In his blistering new novel, Cormac McCarthy returns to the Texas-Mexico border, setting of his famed Border Trilogy. The time is our own, when rustlers have given way to drug-runners and small towns have become free-fire zones. One day, a good old boy named Llewellyn Moss finds a pickup truck surrounded by a bodyguard of dead men. A load of heroin and two million dollars in cash are still in the back. When Moss takes the money, he sets off a chain reaction of catastrophic violence that not even the law–in the person of aging, disillusioned Sheriff Bell–can contain. As Moss tries to evade his pursuers–in particular a mysterious mastermind who flips coins for human lives–McCarthy simultaneously strips down the American crime novel and broadens its concerns to encompass themes as ancient as the Bible and as bloodily contemporary as this morning’s headlines. No Country for Old Men is a triumph. From the Trade Paperback edition.
Adapted by the Coen Brothers into an Academy Award winning film, No Country For Old Men is a dark and suspenseful novel from Cormac McCarthy, author of The Road. Llewelyn Moss, hunting antelope near the Rio Grande, stumbles upon a transaction gone horribly wrong. Finding bullet-ridden bodies, several kilos of heroin, and a caseload of cash, he faces a choice - leave the scene as he found it, or cut the money and run. Choosing the latter, he knows, will change everything. And so begins a terrifying chain of events, in which each participant seems determined to answer the question that one asks another: how does a man decide in what order to abandon his life?
Llewelyn Moss, hunting antelope near the Rio Grande, stumbles upon a transaction gone horribly wrong. Finding bullet-ridden bodies, several kilos of heroin, and a caseload of cash, he faces a choice - leave the scene as he found it, or cut the money and run. Choosing the latter, he knows, will change everything. And so begins a terrifying chain of events, in which each participant seems determined to answer the question that one asks another: how does a man decide in what order to abandon his life?
Outer Dark is a novel at once fabular and starkly evocative, set is an unspecified place in Appalachia, sometime around the turn of the century. A woman bears her brother's child, a boy; he leaves the baby in the woods and tells her he died of natural causes. Discovering her brother's lie, she sets forth alone to find her son. Both brother and sister wander separately through a countryside being scourged by three terrifying and elusive strangers, headlong toward an eerie, apocalyptic resolution. From the Trade Paperback edition.
In this taut, chilling novel, Lester Ballard--a violent, dispossessed man falsely accused of rape--haunts the hill country of East Tennessee when he is released from jail. While telling his story, Cormac McCarthy depicts the most sordid aspects of life with dignity, humor, and characteristic lyrical brilliance. From the Trade Paperback edition.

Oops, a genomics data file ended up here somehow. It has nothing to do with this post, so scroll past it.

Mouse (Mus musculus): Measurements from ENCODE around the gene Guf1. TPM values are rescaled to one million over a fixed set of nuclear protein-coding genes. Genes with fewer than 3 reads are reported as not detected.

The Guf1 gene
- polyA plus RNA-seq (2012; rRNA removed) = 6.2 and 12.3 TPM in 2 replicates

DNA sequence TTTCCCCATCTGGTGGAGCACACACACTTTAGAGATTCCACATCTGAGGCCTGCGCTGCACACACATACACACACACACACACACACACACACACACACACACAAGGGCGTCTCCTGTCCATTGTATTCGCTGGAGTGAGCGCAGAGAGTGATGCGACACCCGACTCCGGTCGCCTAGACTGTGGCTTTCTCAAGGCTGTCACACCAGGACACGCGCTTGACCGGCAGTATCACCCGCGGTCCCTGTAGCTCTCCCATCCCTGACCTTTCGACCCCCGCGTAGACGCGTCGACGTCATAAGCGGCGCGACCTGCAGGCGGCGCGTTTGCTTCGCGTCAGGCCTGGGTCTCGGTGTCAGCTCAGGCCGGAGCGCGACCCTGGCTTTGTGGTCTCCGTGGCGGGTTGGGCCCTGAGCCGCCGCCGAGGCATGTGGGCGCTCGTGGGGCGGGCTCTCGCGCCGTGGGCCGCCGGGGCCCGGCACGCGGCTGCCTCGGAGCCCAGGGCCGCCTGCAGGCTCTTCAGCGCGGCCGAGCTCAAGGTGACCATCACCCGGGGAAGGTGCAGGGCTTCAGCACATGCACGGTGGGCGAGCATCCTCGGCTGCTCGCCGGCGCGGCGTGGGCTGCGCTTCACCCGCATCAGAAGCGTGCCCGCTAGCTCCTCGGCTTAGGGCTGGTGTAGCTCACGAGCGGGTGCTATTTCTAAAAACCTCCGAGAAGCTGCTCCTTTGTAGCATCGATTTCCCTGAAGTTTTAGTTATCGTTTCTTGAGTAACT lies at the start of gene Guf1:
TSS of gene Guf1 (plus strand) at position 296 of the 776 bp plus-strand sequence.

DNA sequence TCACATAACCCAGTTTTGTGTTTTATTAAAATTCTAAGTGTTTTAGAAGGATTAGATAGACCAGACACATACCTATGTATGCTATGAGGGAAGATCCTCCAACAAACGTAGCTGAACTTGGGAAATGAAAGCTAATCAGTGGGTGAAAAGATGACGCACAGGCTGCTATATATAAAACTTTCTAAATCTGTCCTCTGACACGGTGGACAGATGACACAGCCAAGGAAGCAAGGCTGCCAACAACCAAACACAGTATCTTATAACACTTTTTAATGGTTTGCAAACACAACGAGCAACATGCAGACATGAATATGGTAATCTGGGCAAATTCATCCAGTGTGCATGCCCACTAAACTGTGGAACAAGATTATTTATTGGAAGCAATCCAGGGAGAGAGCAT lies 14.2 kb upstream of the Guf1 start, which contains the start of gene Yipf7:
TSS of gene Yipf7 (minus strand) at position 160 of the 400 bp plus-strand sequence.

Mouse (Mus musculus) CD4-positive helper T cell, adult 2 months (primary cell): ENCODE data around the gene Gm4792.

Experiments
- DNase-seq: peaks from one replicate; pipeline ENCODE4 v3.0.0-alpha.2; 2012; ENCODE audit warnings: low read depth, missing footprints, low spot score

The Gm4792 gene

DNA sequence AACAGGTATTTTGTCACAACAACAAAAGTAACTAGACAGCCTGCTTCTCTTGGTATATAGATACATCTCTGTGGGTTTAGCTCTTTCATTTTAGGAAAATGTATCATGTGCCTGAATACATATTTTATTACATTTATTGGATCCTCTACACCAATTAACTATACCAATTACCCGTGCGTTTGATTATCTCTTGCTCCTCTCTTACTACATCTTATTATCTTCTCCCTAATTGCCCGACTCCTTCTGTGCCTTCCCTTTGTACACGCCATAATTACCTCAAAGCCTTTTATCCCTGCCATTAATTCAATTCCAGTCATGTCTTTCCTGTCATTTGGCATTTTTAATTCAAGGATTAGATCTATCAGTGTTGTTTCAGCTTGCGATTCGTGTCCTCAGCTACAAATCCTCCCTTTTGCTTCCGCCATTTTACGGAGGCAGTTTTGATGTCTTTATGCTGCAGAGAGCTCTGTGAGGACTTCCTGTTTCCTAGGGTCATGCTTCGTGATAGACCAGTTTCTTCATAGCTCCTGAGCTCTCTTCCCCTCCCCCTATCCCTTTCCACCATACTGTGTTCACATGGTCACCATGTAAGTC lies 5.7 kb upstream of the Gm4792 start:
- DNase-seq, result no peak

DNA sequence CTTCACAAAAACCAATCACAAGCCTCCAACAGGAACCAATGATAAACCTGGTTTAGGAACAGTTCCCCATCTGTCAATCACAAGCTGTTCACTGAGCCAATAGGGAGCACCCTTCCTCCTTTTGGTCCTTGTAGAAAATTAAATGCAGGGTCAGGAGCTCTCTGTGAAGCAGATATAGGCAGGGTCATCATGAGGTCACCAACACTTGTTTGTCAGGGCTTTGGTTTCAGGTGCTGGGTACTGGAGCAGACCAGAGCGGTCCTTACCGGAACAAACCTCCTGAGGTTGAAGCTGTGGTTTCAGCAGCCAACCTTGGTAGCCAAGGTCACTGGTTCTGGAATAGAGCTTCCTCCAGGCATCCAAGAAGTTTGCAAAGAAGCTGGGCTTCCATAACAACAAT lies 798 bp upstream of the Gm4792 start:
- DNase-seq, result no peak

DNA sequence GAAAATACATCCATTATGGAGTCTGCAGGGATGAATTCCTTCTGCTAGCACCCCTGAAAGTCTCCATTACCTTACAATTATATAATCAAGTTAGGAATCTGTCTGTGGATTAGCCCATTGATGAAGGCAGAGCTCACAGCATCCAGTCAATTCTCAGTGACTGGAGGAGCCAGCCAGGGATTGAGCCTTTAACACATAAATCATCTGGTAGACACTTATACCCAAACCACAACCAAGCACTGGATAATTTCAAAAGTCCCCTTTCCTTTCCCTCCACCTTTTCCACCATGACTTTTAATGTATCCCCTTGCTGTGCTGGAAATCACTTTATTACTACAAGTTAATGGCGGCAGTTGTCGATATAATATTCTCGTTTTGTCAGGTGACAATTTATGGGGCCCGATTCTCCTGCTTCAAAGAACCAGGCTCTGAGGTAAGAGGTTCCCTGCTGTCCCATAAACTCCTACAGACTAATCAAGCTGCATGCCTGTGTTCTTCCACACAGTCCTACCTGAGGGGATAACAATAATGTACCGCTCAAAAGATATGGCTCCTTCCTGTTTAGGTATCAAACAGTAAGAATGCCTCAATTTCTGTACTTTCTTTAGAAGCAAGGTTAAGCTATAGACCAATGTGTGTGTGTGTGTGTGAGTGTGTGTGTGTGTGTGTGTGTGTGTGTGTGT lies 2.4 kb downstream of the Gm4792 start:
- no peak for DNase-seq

In 2005, Cormac McCarthy's novel, No Country for Old Men, was published to wide acclaim, and in 2007, Ethan and Joel Coen brought their adaptation of McCarthy's novel to the screen. The film earned praise from critics worldwide and was honored with four Academy Awards', including Best Picture, Best Director, and Best Adapted Screenplay. In No Country for Old Men: From Novel to Film, scholars offer varied approaches to both the novel and the award-winning film. Beginning with several essays dedicated entirely to the novel and its place within the McCarthy canon, the anthology offers subsequent essays focusing on the film, the adaptation process, and the Coen Brothers more broadly. The book also features an interview with the Coen brothers' long-time cinematographer Roger Deakins. This entertaining and enriching book for readers interested in the Coen Brothers' films and in McCarthy's fiction is an important contribution to both literature and film studies.
"The fulfilled renown of Moby-Dick and of As I Lay Dying is augmented by Blood Meridian, since Cormac McCarthy is the worthy disciple both of Melville and Faulkner," writes esteemed literary scholar Harold Bloom in his Introduction to the Modern Library edition. "I venture that no other living American novelist, not even Pynchon, has given us a book as strong and memorable." Cormac McCarthy's masterwork, Blood Meridian, chronicles the brutal world of the Texas-Mexico borderlands in the mid-nineteenth century. Its wounded hero, the teenage Kid, must confront the extraordinary violence of the Glanton gang, a murderous cadre on an official mission to scalp Indians and sell those scalps. Loosely based on fact, the novel represents a genius vision of the historical West, one so fiercely realized that since its initial publication in 1985 the canon of American literature has welcomed Blood Meridian to its shelf. "A classic American novel of regeneration through violence," declares Michael Herr. "McCarthy can only be compared to our greatest writers." From the Hardcover edition.